Sub-surface drip fertigation with conservation agriculture in a rice-wheat system: A breakthrough for addressing water and nitrogen use efficiency

Published on May 1, 2019in Agricultural Water Management3.542
· DOI :10.1016/j.agwat.2019.02.019
H.S. Sidhu6
Estimated H-index: 6
(CIMMYT: International Maize and Wheat Improvement Center),
Mangi L. Jat26
Estimated H-index: 26
(CIMMYT: International Maize and Wheat Improvement Center)
+ 6 AuthorsBruno Gérard23
Estimated H-index: 23
(CIMMYT: International Maize and Wheat Improvement Center)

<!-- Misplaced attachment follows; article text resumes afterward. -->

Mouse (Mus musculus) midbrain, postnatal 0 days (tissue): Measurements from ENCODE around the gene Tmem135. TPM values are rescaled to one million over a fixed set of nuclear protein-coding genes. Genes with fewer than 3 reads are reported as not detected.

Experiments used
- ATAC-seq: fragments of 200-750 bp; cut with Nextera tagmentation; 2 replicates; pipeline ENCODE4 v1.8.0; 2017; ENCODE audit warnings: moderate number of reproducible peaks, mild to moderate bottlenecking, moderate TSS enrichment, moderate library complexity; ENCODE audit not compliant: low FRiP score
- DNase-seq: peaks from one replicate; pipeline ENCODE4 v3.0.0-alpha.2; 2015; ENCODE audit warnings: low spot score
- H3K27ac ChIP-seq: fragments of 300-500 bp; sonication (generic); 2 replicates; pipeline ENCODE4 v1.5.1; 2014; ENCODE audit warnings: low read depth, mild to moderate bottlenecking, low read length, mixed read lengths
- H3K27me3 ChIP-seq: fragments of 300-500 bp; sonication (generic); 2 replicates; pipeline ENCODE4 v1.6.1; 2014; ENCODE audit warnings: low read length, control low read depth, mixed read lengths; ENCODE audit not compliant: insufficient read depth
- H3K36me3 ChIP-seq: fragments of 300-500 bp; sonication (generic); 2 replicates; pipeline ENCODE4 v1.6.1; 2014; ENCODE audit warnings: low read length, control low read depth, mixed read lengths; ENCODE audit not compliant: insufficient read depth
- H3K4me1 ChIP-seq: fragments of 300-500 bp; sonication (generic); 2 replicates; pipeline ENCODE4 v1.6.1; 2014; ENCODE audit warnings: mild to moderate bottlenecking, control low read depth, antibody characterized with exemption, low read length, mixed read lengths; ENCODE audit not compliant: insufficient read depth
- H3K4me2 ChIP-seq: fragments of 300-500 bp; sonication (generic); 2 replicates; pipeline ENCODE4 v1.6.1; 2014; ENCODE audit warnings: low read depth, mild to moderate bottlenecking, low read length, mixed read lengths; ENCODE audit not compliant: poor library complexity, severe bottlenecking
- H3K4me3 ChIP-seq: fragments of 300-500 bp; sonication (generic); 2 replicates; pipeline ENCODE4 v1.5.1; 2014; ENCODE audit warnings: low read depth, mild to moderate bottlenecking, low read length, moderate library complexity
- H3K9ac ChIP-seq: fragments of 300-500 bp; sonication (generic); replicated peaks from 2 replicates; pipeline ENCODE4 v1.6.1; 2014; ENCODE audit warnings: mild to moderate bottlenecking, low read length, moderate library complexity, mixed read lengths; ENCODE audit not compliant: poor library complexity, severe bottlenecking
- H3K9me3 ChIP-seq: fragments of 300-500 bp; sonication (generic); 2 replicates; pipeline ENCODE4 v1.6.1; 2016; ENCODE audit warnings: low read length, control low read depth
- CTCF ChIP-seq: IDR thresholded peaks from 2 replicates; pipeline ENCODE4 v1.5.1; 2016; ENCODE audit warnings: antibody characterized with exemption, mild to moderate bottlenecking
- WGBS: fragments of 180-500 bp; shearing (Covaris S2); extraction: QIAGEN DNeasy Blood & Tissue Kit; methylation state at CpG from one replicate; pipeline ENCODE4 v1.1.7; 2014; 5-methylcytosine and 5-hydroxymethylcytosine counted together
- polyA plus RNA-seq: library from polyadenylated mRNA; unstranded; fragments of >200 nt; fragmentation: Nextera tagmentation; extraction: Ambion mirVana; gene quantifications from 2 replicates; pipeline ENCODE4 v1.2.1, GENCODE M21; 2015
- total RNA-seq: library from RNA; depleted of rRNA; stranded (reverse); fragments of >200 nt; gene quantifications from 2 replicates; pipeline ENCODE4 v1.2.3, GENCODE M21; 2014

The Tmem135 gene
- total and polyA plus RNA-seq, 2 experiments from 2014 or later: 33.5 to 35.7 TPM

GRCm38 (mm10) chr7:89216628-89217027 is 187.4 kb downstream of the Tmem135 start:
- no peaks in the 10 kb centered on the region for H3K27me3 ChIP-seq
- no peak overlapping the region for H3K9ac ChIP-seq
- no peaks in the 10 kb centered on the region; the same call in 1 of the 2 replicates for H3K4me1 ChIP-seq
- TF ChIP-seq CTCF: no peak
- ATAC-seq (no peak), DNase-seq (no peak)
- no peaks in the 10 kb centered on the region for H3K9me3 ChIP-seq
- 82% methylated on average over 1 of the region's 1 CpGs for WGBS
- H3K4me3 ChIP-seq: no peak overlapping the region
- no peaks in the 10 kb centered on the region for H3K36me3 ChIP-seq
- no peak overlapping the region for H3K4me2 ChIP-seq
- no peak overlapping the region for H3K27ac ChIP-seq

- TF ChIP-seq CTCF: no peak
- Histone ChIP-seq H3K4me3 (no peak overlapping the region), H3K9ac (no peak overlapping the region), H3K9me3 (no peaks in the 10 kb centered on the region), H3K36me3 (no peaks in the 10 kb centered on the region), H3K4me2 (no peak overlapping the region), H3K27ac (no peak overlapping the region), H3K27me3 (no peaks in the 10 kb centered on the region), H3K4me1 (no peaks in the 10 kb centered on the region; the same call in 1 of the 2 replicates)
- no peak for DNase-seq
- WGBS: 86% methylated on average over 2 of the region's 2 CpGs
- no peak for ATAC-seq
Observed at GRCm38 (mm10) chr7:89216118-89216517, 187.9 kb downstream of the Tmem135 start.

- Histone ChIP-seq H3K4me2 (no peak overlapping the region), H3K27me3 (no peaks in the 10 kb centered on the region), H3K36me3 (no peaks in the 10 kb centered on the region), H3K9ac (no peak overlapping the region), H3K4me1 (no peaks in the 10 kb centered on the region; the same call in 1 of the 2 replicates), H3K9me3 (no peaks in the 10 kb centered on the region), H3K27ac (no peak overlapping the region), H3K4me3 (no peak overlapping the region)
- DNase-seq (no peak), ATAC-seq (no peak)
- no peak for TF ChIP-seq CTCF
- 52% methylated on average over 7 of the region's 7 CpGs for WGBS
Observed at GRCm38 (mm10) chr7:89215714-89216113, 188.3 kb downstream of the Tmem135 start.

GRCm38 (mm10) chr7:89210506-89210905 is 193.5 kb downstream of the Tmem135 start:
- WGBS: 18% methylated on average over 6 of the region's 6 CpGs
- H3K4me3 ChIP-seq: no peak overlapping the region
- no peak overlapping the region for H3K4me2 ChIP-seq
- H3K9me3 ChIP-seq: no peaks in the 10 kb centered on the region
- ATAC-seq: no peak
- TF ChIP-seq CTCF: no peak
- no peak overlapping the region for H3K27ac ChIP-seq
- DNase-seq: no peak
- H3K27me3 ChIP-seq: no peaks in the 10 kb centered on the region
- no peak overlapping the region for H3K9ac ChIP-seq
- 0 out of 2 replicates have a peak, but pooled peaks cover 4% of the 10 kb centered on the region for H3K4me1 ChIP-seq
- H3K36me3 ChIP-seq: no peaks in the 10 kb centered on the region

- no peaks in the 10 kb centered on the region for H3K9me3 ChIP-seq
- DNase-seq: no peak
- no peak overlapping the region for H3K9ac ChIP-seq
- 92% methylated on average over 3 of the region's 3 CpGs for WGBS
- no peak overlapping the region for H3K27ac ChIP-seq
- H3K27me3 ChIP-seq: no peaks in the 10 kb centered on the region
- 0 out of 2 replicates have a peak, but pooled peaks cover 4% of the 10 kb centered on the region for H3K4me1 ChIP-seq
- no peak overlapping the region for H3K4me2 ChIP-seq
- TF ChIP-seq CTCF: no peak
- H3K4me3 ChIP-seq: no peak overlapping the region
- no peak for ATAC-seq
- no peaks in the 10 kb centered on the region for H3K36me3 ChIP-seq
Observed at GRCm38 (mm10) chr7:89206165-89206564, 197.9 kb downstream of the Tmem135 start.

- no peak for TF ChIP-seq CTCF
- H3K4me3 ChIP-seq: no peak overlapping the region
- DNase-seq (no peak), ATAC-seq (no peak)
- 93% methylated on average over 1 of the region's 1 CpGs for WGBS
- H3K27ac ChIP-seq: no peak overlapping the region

Abstract The future of the South Asia’s rice-wheat (RW) production system is at stake due to continuously depleting aquifers and increasing pressure on underground water under projected climate change scenario. Conventional management factors such as flood irrigation, intensive tillage and residue burning are threatening sustainability of RW system. With increasing adoption of conservation agriculture (CA), sub-surface drip fertigation (SSDF) provides an exceptional opportunity for complementing irrigation water saving benefits. Presently, there is no research evidence on optimum spacing and depth for drip laterals in a CA (direct drilling and residue mulch) based RW system around the globe. This study was therefore, planned to evaluate effects of residue mulch, different spacing and depths of laterals for SSDF on crop yield, irrigation water productivity (WPi), nitrogen use efficiency (NUE) and net returns for CA based RW system in a silt loam soil in northwestern India. Drip laterals were spaced either at 33.75 cm or 67.5 cm, and installation depths were 0, 15 or 20 cm beneath the soil surface and compared with conventional and zero tillage based flood-irrigated RW systems. Grain yield and irrigation water input in rice and wheat were generally similar under different SSDF treatments. Irrigation water savings were 48–53% in rice and 42–53% in wheat under combination of SSDF and CA compared to flood irrigation system. A similar trend in WPi was recorded in both the crops. Residue mulch contributed to higher irrigation water savings, wheat yield and WPi compared to no mulch. Both rice and wheat needed 20% less N fertilizer under SSDF system to obtain grain yields similar to that under flood irrigated crops. Net returns from SSDF system with 67.5 cm lateral spacing were significantly higher compared to flood irrigation system. In conclusion, SSDF system having laterals spaced at 67.5 cm and installed at 15 cm depth provides tangible benefits for substantial saving in irrigation water and energy and increasing NUE and net income for CA based RW system in South Asia.
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